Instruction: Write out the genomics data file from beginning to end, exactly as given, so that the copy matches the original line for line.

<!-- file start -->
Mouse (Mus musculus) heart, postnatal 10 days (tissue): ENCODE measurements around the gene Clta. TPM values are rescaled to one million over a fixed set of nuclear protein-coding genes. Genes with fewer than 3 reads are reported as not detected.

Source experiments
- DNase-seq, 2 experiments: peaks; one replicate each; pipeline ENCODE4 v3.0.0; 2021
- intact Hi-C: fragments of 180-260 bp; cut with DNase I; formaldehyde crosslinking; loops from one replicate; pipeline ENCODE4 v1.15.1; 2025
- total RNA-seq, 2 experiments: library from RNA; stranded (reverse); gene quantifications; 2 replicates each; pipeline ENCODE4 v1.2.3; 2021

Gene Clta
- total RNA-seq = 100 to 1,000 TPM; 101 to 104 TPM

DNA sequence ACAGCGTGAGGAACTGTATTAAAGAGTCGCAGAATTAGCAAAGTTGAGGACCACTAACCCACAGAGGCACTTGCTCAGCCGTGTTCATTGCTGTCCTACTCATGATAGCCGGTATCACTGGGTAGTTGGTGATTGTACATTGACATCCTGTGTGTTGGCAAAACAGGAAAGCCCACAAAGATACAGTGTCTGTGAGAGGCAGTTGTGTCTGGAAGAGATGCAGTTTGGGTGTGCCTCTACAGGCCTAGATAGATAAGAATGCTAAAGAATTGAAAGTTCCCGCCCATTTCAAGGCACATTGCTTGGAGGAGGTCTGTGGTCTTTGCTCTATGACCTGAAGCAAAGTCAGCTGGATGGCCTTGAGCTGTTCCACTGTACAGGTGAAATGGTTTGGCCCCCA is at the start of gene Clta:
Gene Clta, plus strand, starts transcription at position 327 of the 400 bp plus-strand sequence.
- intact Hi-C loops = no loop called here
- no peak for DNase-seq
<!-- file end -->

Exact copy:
Mouse (Mus musculus) heart, postnatal 10 days (tissue): ENCODE measurements around the gene Clta. TPM values are rescaled to one million over a fixed set of nuclear protein-coding genes. Genes with fewer than 3 reads are reported as not detected.

Source experiments
- DNase-seq, 2 experiments: peaks; one replicate each; pipeline ENCODE4 v3.0.0; 2021
- intact Hi-C: fragments of 180-260 bp; cut with DNase I; formaldehyde crosslinking; loops from one replicate; pipeline ENCODE4 v1.15.1; 2025
- total RNA-seq, 2 experiments: library from RNA; stranded (reverse); gene quantifications; 2 replicates each; pipeline ENCODE4 v1.2.3; 2021

Gene Clta
- total RNA-seq = 100 to 1,000 TPM; 101 to 104 TPM

DNA sequence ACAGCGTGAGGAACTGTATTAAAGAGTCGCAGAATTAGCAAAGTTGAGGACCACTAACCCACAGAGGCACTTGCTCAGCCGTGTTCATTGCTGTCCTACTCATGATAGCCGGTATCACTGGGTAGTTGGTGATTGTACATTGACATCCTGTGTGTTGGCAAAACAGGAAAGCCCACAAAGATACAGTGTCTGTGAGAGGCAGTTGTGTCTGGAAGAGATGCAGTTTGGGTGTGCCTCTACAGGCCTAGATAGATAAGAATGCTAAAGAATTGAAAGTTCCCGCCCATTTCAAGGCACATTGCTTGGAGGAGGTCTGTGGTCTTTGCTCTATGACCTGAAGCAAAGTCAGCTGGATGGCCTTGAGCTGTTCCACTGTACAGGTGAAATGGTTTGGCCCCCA is at the start of gene Clta:
Gene Clta, plus strand, starts transcription at position 327 of the 400 bp plus-strand sequence.
- intact Hi-C loops = no loop called here
- no peak for DNase-seq